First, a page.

OUTLOOK ’09: US heading for major environmental shift

29 December 2008 17:45  [Source: ICIS news]

US heading for environmental shiftBy Joe Kamalick

WASHINGTON (ICIS news)--The US is poised to undergo the greatest shift in national environmental policy and enforcement in its history, an abrupt change of course that could have profound impact on chemical producers and manufacturing in general.

The election of Barack Obama as president, his choice of environmental advocates for key administration roles, and a stronger Democrat majority in the next Congress means that broad federal mandates against the perceived threats of global warming are virtually guaranteed.

President-elect Obama and top leaders among congressional Democrats all favour an aggressive climate control policy that calls for forced reductions in US emissions of greenhouse gases (GHG) to 80% below 1990 levels by 2050.

To achieve that goal, legislation already introduced in Congress would impose a cap-and-trade emissions programme on US industry, power generation and the transportation sector.

The plan would put an immediate cap on the amount of GHG allowed for manufacturers, power plants and others with a schedule to reduce such emissions year-by-year to the 2050 goal. 

Federal authorities would auction emissions permits, which companies could then buy and sell - the trade part of cap-and-trade - as needed to cover a particular facility’s excess emissions.  If a firm's plant operates below its emission allowances, the company could sell its uneeded credits to earn extra revenue.

In theory, a cap-and-trade programme will force manufacturers and power companies to make their operations more green while at the same time raise billions of dollars in federal revenues.  Those revenues in theory would be used to offset expected energy cost increases for the poor and for investments in alternative energy technologies.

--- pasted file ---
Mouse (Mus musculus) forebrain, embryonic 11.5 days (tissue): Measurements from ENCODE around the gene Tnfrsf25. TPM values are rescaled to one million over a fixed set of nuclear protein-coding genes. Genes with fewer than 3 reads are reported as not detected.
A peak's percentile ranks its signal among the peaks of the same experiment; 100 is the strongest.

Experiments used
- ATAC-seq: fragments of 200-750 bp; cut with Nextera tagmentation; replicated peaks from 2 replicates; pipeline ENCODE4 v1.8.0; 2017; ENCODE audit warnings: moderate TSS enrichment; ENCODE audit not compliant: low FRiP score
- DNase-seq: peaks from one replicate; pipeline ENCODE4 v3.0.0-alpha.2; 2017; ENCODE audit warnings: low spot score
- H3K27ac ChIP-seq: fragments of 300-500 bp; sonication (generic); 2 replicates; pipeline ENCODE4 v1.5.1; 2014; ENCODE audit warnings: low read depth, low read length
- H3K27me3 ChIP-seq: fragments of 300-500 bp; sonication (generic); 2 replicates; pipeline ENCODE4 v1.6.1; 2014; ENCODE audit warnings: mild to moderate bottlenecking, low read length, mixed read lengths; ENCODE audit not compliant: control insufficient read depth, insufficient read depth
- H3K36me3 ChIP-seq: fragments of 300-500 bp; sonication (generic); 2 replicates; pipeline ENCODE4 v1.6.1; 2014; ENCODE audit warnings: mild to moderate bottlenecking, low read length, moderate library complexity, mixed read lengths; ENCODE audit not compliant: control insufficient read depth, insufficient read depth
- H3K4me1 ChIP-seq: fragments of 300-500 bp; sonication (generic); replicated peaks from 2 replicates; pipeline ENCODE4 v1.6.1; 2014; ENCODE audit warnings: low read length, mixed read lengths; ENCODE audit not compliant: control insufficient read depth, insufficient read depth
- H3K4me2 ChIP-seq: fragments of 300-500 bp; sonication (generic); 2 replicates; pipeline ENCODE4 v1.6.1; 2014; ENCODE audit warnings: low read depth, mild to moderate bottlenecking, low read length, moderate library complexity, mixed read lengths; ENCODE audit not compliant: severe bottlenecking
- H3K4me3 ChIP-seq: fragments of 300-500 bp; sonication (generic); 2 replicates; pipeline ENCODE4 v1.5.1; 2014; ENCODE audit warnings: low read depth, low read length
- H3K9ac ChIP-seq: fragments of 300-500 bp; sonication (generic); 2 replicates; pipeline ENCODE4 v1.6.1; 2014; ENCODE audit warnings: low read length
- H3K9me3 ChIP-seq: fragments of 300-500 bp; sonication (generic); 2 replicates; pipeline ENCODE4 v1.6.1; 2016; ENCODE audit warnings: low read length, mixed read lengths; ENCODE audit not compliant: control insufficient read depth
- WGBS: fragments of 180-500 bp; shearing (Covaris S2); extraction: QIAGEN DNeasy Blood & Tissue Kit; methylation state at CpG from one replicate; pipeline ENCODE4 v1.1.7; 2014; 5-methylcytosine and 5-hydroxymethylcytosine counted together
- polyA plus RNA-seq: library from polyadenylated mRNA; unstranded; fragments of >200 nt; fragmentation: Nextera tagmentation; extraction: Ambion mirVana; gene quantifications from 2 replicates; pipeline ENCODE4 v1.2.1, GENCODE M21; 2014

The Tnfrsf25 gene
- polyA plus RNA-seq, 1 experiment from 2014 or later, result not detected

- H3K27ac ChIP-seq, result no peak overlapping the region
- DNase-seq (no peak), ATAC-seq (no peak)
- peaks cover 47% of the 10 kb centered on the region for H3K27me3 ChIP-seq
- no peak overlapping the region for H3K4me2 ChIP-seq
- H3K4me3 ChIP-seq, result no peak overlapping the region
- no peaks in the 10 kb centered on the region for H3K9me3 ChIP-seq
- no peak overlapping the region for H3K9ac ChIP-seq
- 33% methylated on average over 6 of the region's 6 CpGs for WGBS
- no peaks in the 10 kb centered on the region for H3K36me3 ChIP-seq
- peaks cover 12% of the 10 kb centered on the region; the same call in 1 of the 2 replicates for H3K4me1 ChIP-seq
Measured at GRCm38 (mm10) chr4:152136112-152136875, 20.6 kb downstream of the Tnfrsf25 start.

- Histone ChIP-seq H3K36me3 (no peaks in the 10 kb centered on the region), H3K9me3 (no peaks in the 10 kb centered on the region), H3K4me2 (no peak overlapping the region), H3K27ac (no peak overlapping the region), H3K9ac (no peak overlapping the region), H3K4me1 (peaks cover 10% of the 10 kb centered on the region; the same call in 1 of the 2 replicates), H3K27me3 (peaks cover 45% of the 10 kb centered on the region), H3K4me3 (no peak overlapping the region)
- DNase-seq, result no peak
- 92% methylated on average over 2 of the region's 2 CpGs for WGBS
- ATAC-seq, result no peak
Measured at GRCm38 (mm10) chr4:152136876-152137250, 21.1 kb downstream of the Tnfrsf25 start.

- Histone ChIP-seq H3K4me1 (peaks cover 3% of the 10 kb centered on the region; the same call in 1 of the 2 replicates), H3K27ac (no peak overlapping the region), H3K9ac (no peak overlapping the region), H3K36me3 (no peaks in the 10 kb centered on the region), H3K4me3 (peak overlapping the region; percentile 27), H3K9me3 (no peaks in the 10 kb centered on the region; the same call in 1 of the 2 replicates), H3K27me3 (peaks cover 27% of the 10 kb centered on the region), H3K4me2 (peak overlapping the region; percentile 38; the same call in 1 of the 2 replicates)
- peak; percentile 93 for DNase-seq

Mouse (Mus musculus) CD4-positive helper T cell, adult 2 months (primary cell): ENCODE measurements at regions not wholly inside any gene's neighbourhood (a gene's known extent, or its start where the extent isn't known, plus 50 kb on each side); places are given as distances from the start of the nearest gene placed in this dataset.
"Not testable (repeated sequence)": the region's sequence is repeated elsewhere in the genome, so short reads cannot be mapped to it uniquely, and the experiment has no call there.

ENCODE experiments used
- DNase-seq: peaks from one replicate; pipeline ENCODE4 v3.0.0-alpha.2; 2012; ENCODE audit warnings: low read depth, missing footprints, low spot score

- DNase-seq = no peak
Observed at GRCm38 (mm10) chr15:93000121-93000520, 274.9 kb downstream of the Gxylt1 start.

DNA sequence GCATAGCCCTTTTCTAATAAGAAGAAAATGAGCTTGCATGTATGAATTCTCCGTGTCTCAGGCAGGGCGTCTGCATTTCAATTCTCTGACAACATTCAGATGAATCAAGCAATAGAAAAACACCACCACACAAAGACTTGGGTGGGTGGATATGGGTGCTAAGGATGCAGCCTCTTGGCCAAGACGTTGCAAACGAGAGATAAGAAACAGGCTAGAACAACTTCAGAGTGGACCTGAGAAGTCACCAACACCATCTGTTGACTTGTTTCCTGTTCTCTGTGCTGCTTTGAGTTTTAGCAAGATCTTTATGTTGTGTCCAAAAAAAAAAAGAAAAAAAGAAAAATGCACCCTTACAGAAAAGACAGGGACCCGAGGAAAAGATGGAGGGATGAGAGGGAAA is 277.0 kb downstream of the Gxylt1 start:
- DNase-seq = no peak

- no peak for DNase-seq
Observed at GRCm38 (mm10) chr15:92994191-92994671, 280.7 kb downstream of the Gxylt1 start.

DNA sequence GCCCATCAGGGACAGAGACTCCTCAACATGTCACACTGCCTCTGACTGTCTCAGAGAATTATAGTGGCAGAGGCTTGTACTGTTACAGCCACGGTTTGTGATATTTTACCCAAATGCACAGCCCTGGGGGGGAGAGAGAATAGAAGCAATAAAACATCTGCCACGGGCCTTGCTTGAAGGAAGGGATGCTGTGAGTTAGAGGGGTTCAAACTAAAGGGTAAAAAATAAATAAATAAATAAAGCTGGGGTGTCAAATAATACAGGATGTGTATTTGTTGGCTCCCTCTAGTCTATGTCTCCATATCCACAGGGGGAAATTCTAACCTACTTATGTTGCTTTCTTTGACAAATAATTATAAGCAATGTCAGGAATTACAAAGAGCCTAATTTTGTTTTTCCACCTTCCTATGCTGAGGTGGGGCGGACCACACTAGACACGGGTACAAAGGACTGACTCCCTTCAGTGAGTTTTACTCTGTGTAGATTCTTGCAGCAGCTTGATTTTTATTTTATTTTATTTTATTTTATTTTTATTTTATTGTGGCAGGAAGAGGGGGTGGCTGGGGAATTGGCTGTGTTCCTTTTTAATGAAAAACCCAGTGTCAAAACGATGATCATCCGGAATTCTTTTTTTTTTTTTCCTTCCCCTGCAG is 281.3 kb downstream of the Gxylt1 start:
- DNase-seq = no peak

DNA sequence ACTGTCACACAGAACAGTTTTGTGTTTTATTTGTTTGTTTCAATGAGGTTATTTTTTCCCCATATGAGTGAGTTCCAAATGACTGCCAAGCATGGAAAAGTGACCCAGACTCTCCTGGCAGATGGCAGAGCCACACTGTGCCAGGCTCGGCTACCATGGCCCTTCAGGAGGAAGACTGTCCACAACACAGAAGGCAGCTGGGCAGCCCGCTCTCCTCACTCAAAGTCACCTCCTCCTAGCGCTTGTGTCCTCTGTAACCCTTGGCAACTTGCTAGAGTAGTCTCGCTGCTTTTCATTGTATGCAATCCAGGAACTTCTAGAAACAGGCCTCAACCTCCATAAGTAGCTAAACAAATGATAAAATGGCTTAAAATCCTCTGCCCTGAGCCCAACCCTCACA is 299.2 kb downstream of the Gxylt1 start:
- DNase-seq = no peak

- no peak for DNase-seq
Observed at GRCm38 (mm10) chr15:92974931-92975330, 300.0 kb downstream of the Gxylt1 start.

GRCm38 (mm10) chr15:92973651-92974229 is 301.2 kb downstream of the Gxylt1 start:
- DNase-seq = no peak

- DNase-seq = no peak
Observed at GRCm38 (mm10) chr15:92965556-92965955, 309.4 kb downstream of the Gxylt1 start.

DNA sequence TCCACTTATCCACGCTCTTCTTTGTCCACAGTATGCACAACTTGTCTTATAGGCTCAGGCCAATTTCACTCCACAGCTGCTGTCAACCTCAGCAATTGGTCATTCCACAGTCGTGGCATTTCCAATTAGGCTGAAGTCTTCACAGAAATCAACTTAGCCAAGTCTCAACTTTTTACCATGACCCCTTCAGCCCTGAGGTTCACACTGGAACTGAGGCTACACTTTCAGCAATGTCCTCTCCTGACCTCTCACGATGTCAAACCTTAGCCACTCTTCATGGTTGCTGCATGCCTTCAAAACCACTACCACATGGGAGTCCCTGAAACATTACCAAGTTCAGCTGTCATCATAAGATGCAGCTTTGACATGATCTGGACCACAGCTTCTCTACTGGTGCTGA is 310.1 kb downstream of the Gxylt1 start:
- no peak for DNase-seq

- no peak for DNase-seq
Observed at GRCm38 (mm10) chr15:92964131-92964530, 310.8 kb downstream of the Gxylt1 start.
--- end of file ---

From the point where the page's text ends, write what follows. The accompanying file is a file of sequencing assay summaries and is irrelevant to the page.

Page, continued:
However, a recent study by the investigative arm of the US Congress found that the cap-and-trade system put in force in the EU three years ago has succeeded only in raising energy costs for businesses and consumers - without any impact on emissions.

The congressional report also indicated the EU cap-and-trade programme had failed to stimulate private sector investments in alternative or renewable energy technologies and instead may have encouraged manufacturers to move offshore.

US chemical industry representatives and leaders of the broader manufacturing and commercial sectors frequently have warned members of Congress and the incoming Obama administration against taking unilateral steps to impose climate control mandates on the nation.

Top officials at the US Chamber of Commerce were quick to caution Obama that climate control legislation he and his Democrat allies in Congress favour could cause severe damage to US chemical, steel and other major economic sectors already stressed by energy and feedstock costs.

Chamber president Thomas Donohue said he spoke with Obama and members of his staff shortly after the 4 November US elections about the need “to pursue a national policy on energy security”.

“We have already spoken at length with Senator Obama and members of his staff about the pressing need to expand US domestic energy supply and access to those supplies along with pursuing alternative energy sources, conservation and energy efficiencies,” Donohue said.